Creates a graphics shader that can paint the outline of a 3D object.
This shader ignores lighting.
Front Color — The color of the object’s outline, for front-facing triangles.
Back Color — The color of the object’s outline, for back-facing triangles. This only has an effect if back-face rendering is enabled (see the Show Back of 3D Object node).
Width — How thick the outline should be, specified as the percentage of a full triangle — 0 results in an invisible outline; 1 fills in the entire object.
Standoff Width — The extra triangle percentage to paint black, beyond the outline width. This is useful in combination with the Show Back of 3D Object node — when showing both the front and back of an object, a nonzero
Standoff Width can make the object look like a schematic rendering, where lines in the background avoid interecting with lines in the foreground.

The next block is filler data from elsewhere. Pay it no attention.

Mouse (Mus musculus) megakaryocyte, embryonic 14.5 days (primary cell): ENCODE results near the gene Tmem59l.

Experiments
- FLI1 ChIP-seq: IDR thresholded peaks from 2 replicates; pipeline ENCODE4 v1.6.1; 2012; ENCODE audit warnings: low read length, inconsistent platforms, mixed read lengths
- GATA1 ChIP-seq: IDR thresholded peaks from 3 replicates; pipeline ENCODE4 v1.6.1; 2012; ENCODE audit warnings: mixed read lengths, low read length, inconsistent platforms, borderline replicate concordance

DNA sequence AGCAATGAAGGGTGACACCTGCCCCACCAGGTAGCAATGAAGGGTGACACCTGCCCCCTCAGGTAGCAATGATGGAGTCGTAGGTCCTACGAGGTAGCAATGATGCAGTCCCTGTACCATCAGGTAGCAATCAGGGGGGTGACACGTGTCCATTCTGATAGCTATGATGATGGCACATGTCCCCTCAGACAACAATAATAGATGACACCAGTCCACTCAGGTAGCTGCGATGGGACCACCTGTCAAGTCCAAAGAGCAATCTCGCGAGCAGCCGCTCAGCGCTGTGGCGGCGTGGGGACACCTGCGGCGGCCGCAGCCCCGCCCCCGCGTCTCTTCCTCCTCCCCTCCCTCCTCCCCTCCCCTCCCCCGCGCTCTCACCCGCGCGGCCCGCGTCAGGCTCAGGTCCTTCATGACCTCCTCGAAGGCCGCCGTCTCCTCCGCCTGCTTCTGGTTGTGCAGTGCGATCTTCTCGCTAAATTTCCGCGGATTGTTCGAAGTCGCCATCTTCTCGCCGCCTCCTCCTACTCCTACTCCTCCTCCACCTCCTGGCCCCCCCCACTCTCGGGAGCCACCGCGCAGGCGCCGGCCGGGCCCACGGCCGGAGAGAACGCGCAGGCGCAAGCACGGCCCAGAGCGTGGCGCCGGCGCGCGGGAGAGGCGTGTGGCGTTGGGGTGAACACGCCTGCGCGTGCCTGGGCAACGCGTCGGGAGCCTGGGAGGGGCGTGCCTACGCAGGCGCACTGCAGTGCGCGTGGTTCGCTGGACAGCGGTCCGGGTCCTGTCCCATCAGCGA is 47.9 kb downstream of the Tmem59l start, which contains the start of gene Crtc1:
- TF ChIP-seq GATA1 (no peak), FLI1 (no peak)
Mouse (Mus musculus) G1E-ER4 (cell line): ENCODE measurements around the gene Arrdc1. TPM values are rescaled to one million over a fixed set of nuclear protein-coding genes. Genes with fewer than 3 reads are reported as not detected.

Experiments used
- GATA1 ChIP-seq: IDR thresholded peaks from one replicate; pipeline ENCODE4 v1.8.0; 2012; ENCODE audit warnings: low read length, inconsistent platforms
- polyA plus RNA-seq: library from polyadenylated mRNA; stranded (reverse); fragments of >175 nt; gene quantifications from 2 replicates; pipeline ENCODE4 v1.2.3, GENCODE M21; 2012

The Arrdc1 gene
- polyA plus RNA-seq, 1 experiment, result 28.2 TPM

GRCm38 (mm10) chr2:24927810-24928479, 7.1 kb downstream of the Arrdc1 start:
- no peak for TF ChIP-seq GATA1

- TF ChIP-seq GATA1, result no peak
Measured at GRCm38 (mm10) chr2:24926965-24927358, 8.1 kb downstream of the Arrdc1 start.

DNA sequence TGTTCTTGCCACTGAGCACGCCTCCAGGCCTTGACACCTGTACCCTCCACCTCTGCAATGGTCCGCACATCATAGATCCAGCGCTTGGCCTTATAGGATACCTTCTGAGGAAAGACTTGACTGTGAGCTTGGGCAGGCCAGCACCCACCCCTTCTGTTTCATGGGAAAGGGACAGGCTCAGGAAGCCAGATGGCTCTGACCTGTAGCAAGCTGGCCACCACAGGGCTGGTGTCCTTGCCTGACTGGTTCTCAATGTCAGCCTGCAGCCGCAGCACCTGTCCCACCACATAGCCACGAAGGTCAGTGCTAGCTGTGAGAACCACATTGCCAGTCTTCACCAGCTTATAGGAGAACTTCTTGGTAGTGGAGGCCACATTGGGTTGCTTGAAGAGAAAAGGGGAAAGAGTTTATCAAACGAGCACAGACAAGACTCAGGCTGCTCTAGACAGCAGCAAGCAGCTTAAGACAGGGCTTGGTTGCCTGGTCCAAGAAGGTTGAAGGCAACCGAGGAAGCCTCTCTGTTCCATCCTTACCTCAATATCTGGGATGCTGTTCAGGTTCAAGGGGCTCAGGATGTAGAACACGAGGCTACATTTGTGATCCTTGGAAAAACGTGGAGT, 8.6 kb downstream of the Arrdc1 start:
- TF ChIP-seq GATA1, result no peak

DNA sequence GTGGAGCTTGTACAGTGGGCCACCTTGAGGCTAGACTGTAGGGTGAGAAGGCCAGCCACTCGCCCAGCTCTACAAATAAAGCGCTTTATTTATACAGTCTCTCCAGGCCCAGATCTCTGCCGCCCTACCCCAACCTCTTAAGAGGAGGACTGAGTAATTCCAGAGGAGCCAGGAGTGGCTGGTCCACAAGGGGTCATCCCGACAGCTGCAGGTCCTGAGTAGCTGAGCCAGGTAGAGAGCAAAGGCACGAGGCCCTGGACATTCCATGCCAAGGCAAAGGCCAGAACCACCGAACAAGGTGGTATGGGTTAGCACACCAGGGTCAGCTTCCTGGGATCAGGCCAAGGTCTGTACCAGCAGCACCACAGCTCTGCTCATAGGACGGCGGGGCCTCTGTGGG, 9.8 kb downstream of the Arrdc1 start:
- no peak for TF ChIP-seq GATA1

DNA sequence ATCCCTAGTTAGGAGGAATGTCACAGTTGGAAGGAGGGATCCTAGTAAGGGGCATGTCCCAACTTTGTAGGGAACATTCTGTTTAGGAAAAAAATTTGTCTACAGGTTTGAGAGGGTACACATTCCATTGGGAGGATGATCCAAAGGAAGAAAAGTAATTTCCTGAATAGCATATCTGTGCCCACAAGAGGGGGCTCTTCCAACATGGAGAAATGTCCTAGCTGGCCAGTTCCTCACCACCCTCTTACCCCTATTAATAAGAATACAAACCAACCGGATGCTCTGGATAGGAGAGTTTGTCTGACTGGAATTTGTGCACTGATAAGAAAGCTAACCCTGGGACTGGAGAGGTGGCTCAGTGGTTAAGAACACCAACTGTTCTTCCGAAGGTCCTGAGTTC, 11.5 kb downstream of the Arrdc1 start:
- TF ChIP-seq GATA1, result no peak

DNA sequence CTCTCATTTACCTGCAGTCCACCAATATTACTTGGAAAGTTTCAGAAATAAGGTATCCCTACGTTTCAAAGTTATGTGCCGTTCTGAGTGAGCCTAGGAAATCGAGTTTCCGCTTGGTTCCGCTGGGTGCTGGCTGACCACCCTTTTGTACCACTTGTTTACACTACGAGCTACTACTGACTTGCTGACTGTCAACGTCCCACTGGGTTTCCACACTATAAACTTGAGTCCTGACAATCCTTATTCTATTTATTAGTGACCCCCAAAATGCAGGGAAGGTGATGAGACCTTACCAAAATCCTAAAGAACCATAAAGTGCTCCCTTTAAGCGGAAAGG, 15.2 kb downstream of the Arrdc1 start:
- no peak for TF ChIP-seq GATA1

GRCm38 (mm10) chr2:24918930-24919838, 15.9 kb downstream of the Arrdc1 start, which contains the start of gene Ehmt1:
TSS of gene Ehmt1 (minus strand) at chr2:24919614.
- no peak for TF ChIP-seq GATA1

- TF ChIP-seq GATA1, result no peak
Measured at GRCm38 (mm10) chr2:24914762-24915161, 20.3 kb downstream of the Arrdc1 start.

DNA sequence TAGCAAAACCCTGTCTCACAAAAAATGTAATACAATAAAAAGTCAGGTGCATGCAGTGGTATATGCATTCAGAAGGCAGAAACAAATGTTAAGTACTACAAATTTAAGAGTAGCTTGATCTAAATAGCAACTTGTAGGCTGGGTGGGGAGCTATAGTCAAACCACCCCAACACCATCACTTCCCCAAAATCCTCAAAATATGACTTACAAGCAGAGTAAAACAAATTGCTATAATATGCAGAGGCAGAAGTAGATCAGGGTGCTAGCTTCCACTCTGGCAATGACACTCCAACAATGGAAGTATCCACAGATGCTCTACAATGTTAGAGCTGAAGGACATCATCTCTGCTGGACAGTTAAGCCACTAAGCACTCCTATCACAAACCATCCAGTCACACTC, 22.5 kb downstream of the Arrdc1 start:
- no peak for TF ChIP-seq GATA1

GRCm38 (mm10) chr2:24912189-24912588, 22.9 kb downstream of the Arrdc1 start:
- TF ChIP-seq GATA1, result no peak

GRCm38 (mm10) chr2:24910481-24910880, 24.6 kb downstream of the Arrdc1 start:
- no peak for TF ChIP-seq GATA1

Show Third Edge — Whether to draw all 3 edges of each triangle, or only 2 of them. In computer graphics, rectangles are drawn using a pair of triangles. If all 3 edges of a triangle are drawn, the rectangle will have a diagonal line through it. Vuo’s mesh nodes order the triangle edges so that the diagonal is the third edge, so that, by setting this port value to false, rectangles can be rendered without the diagonal.
Uniform Width — Whether to draw all lines at the same width, or to scale depending on the size of the triangle. If
true, then when rendering a triangular structure, you should turn
Show Third Edge on, since edges will look inconsistent otherwise. (At some seams, lines will be drawn for both adjacent triangles, whereas at other seams, only one or no lines may be drawn, depending on how the triangles are oriented.)
Keywords: draw, edges, glsl, graphics, lines, opengl, outline, paint, perspective, scenegraph, screenspace, skeletal, truss, worldspace